This is the curse of product design. The features that sell a product are most often ignored. More precisely, they are not used by the people who buy the product.
It's a curse because, as most of us have noticed by now, we live in a universe where resources are finite. The features that are not used, hence useless, have a cost. That cost is either paid by increases in product price, or by taking away from features customers don't realize they need, or by using lower quality inputs, or by spending less on quality control.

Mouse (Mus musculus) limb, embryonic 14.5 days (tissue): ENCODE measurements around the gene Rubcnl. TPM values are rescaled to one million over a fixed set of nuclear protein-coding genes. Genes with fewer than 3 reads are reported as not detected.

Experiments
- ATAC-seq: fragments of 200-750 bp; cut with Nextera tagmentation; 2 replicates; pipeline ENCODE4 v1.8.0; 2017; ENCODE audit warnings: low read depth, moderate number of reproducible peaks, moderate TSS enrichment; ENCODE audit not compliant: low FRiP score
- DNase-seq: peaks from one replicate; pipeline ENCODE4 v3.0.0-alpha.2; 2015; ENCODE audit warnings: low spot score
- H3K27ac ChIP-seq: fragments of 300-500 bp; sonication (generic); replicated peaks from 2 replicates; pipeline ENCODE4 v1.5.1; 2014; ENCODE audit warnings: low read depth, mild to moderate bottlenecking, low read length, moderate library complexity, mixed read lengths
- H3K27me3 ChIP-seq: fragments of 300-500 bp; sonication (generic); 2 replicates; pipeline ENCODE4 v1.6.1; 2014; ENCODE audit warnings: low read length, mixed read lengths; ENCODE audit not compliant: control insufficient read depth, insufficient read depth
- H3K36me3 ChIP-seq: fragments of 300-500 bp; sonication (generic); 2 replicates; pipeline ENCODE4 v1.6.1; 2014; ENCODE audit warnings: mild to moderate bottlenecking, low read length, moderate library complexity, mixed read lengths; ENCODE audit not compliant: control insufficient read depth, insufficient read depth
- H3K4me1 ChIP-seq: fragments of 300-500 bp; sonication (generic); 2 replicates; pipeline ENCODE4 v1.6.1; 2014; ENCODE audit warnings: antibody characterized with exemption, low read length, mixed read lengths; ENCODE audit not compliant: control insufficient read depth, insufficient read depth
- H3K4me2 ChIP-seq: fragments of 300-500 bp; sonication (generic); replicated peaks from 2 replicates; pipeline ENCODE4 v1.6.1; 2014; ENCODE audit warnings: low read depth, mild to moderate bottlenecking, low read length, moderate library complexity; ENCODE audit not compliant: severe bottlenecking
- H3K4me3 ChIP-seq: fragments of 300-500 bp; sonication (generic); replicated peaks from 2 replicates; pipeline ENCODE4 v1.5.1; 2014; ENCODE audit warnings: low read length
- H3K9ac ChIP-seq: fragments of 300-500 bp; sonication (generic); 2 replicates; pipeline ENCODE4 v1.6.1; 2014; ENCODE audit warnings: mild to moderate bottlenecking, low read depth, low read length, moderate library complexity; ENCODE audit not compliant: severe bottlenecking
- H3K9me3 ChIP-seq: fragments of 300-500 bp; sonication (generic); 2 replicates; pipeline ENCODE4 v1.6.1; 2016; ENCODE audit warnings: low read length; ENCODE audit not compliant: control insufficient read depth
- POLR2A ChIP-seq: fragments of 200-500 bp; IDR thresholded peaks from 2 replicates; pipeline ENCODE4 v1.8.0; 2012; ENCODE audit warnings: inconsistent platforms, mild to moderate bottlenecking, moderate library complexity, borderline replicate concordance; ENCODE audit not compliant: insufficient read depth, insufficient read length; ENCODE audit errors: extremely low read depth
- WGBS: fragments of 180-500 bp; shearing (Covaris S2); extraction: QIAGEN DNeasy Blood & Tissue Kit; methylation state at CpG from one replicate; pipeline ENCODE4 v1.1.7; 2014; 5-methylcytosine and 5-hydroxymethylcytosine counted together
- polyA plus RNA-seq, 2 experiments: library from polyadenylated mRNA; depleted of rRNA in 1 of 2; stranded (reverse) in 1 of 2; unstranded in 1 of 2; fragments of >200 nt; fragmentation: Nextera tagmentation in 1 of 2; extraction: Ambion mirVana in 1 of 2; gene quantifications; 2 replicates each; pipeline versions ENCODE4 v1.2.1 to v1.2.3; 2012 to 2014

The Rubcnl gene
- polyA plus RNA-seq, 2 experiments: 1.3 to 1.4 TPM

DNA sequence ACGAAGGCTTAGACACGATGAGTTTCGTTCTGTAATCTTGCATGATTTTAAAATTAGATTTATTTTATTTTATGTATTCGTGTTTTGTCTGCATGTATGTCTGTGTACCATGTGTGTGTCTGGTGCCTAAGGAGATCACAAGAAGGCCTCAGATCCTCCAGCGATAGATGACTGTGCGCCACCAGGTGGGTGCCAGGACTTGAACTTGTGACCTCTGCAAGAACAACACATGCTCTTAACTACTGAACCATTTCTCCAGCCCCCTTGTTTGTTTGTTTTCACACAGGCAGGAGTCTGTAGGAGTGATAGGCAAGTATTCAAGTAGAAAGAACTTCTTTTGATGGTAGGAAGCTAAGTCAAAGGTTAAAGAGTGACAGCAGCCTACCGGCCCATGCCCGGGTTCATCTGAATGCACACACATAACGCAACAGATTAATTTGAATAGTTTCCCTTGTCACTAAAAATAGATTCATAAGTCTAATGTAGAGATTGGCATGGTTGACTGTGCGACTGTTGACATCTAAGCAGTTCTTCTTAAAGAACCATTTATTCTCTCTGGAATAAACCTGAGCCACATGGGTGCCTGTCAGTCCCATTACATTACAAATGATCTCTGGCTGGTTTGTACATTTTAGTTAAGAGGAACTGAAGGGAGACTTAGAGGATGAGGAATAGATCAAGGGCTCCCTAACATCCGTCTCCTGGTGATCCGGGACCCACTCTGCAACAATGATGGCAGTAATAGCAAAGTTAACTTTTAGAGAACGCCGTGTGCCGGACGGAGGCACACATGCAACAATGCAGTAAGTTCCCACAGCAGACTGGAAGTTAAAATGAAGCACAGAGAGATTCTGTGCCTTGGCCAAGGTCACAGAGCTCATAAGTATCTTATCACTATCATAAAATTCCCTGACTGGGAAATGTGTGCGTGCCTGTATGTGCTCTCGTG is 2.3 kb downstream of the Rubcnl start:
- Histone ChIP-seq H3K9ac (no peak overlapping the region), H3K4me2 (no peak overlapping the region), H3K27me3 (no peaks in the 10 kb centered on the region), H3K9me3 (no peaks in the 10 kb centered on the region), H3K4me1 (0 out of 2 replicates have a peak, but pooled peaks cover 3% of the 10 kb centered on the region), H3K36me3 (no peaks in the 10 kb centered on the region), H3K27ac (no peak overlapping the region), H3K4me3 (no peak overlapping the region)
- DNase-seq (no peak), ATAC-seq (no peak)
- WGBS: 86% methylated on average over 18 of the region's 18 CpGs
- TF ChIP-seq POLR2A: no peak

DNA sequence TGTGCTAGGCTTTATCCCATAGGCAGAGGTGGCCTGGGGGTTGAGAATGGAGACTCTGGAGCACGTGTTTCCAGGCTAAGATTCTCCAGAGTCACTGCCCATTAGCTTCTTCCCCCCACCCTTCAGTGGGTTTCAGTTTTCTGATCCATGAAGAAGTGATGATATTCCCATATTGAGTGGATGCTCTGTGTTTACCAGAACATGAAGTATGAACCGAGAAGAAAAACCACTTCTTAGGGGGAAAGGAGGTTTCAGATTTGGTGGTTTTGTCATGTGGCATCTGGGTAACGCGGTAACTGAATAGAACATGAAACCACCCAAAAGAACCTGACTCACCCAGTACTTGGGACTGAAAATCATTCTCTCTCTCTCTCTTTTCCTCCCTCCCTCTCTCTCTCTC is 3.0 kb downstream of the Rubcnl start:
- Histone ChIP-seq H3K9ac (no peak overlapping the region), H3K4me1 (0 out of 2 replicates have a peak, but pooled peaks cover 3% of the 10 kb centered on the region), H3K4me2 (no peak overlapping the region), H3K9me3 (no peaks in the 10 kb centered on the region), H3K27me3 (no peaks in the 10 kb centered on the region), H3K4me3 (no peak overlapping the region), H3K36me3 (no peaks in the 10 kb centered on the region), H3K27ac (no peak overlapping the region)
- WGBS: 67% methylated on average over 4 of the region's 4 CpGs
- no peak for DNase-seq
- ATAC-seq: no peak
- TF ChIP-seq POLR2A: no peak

Product managers, developers and designers learn this painful lesson -- sooner or later. They put features in products that won't be used, skimp on the things that don't sell, mourn that they deliver less value than they could.
The only answer is smarter customers, but that may take a long long time ...
Of course similar behaviors are seen in mate selection as well ...
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